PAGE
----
The Numbers on Problem Gambling

Experts say that from 1 to 3 percent of all adult Americans have gambling problems. And they say the numbers are increasing as more and more cities and states turn to legalized gaming, like lotteries and casinos, to fill yawning budget gaps.

People who describe themselves as problem gamblers say they find it hard to resist the allure of the action, of risking a bet and breathlessly hoping against the odds to win and then bet again and again. They often talk about losing homes, dashing careers and even becoming suicidal while chasing the gambler's high.

"I loved the casinos and I loved to play the poker machines." Said Sue B., who described herself as a recovering compulsive gambler. In two years, she said, she went from someone who enjoyed an occasional trip to nearby Atlantic City to being obsessed with its casinos' glittery promise of cash and excitement.

Fortunately, Sue B. said, she pays what she can afford for her treatment and her insurance company pays the rest.

For Joe S., the son of an illegal bookmaker who died of a heart attack at 47, he said he had no doubt that gambling from him has been a disease. As proof, he turned to his tortured memories of late 1988.

That was the time he began his final plunge into what he now calls the "desperate stage" of his thirty years of gambling. Convinced that he was dying despite his successful heart bypass operation Mr. S. went on the worst gambling binge of his life.

In fifteen months, more than a million dollars passed through his stubby, working-class hands and into the clutches of illegal bookmakers, through the parimutuel windows of off-track betting parlors and horse racing tracks and into the bottomless coffers of Atlantic City and Las Vegas casinos. All the while, Mr. S. said he could not manage his family's most basic expenses, such as regularly paying his household's electricity and telephone bills.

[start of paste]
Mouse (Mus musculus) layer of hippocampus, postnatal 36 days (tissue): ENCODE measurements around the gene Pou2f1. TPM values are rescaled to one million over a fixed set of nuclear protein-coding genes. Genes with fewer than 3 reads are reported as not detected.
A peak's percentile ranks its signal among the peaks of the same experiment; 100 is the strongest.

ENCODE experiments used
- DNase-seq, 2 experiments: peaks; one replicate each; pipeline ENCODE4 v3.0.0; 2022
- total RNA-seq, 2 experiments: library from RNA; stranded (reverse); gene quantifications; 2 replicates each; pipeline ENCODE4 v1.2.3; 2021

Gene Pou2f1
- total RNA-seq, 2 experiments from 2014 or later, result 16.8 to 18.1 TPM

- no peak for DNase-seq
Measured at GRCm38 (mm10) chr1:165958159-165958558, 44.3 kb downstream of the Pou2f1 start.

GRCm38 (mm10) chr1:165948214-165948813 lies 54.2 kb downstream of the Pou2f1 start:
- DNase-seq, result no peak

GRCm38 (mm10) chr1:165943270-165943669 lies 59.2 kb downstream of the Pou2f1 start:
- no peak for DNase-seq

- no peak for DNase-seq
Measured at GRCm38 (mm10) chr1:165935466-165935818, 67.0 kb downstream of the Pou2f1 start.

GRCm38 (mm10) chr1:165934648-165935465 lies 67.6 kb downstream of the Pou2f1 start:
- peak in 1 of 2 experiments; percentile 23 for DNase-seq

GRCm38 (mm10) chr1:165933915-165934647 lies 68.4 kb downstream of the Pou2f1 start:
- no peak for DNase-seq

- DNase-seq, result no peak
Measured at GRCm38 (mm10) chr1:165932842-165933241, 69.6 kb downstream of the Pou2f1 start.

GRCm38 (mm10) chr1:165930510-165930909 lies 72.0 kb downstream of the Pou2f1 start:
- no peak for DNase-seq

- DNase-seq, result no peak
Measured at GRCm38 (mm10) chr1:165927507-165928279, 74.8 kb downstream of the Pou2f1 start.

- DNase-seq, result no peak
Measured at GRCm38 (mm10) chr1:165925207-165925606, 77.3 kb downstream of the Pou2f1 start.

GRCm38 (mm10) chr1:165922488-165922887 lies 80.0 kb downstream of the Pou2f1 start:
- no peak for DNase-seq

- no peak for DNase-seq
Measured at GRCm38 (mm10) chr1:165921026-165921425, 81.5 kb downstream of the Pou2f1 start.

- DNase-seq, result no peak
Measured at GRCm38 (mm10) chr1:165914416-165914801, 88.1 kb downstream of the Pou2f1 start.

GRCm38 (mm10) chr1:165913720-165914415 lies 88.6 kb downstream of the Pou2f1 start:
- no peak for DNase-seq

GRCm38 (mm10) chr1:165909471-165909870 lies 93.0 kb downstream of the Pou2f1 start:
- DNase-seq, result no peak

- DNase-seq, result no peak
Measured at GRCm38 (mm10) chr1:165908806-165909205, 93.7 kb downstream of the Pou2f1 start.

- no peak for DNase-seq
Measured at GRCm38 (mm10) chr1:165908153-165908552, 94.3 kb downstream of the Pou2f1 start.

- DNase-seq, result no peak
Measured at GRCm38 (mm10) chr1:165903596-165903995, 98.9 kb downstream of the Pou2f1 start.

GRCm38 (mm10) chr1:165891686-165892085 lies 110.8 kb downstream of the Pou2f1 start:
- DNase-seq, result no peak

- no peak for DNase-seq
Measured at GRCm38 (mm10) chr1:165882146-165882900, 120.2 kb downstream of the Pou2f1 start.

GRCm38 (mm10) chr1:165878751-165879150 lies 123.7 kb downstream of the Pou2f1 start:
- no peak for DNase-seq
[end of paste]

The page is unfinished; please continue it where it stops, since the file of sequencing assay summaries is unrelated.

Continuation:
In many cases, the impulse to wager becomes overwhelming and uncontrollable. And, he said, he would do almost anything, including embezzling from the payroll of the company in which he worked, to get the money to make the next bet on a horse, a football game, a pair of dice, almost anything.

"But I was a big loser," he recalled. In less than two years, Mr. S. was arrested, convicted and sentenced to a New Jersey Prison for theft by deception. After serving nine months of his sentence, he was released under a special program that requires him to remain under care for his pathological gambling, he said.

Eileen A. Epstein is part of that care.

"One of the dynamics that all the compulsive gamblers I work with have in common is that there is very early deprivation for these people," said Dr. Epstein, a gambling counselor at the John F. Kennedy Medical Center in Edison, New Jersey. "There are emotional losses, these voids that go way, way back for them, never really feeling they are as special as they like to show people that they are."

"They want to be big shots," she said.

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